This page lists brands of which little historical information is currently available. For a more complete listing visit the Italian Index.
In the mid-1920s Carlo Abarth worked with Castagna designing motorcycle frames before becoming a professional motorcycle racer, winning the European Championship five times. He was also a keen sidecar rider, and famously raced and beat the Orient Express over a 1300km route from Vienna to Ostend. He was associated with Tazio Nuvolari and Ferdinand Porsche.
Abarth built at least one motorcycle with his own name on the tank.
Source: Italian Resources
Manufactured in Turin in 1950, this was powered by a Piaggio engine, alloy bodywork, 12 x 3.00 wheels.
Situated in Passignano, Trasimeno, the firm was best known as an aircraft manufacturer. They built the Freccia AZ 150cc from 1951 to 1953, one of which is displayed in the Sciarpetti collection.
The chassis for these were manufactured by Italtelai, engines were Franco Morini.
Models included Arciero Eagle, Hawk II, 1978/78 Sea Gull
Sources: myronsmopeds.com, et al.
The Ballanti brothers of Bologna were involved with Moto Gori, for whom they built fibreglass components. It is not known if they were responsible for the 1958 Minarelli-powered 50cc moped sold at auction in the Netherlands in 2007. These may also have been marketed as Ballant, with no i. The stylised swallow logo is very similar to that of Bruno Muller who was also based in Bologna at that time.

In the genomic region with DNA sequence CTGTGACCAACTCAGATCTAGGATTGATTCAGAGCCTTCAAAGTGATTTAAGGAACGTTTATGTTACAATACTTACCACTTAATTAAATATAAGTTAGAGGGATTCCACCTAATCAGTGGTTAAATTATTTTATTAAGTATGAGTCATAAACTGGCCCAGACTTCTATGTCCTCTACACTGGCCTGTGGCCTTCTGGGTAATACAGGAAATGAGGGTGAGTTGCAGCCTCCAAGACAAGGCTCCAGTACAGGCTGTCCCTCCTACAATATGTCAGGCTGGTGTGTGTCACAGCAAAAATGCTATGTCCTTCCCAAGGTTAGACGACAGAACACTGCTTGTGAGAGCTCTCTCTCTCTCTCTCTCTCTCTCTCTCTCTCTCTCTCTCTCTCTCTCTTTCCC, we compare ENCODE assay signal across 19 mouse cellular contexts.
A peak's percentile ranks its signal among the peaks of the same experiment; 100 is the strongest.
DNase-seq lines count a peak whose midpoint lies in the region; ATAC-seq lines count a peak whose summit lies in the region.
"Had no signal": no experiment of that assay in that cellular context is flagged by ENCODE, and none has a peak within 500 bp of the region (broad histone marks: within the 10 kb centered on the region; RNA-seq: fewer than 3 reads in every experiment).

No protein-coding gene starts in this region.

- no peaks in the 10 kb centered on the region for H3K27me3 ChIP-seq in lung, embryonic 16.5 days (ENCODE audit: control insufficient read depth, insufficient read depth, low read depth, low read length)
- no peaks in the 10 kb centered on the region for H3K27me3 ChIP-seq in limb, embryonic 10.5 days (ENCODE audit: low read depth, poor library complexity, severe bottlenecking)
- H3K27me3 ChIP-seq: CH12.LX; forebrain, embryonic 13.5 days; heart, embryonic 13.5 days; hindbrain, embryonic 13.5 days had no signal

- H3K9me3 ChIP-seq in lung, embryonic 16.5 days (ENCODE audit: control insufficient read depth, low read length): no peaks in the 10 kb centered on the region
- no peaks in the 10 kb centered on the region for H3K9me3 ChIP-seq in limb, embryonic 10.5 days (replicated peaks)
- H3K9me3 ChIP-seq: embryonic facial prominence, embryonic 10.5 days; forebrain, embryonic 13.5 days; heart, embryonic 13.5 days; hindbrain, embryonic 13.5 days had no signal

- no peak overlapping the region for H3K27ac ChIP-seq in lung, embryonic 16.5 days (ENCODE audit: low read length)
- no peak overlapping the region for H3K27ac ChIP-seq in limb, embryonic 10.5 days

There was a moped powered by FB Minarelli in 1962.
There is a Roberto Ballanti associated with Ducati in the 1970s, a road racer.
Sources: motogori.it motoclub-tingavert.it et al.
Address: St. Antica Cavoretto, 25 10133 Torino
In 1976 they built off-road machines powered by 50cc Sachs and 125cc Hiro engines.
Manufactured in Reno Centenese (10 kilometers from both Bondeno and S. Agostino) in the province of Ferrara.
1960s to the early 1980s. Built a variety of models, mostly mopeds with single and 3-speed gearboxes, almost all with the GIMK marque (for gimkana, most likely) and Minarelli engines. Some were very sporty indeed.
Sources: passione50cc.forumfree.it, motoclub-tingavert.it
Used 98cc and 124cc Aubier-Dunne and Stainless engines
Trials machines designed and built by Emilio Carra
These were mostly unique machines hand-crafted using a variety of engines from Ossa, Gilera, and Moto Guzzi, and frames using specialist tubing from Mechanical Steel and Columbus.
Manufactured in Bolgna by M. Ceneri
Late 1940s to early 1950s, these were cyclemotors using Mosquito engines.
Cerbiatto = fawn
From 1954 to 1957 the firm built 98cc ohv singles and also a 123cc vertical twin, along with a 49cc bicycle clipon engine.
Source: Tragatsch p113
De Stefani & Conti
Manufactured in the Chienti valley near Tolentino from 1923 to 1926, when Conti bought out his partner and changed the name to Conti.
D&C machines were mostly 175cc Motoleggera
1950-1954. Built 123c and 14cc lightweights using their own frames and JLO engines.
Source: Tragatsch p 135
The firm produced a 65cc scooter named Diano in 1951 with bodywork by Magni of Milan. Later models had 75cc engines, and they remained in production until 1954.
Source: motoclubstoricoconti.it (NIT)
Manufactured by Giorgio Valeri Alba 1924-1926, these were lightweight motorcycles with German OHV 198cc engines.
Folding scooterette with 50cc CR Motori Italia. Manufacturer unknown
Manufactured in the early 1950s, these were bicycle attachment engines.
They were also built under license in Denmark in 1954 BBE in Esbjerg.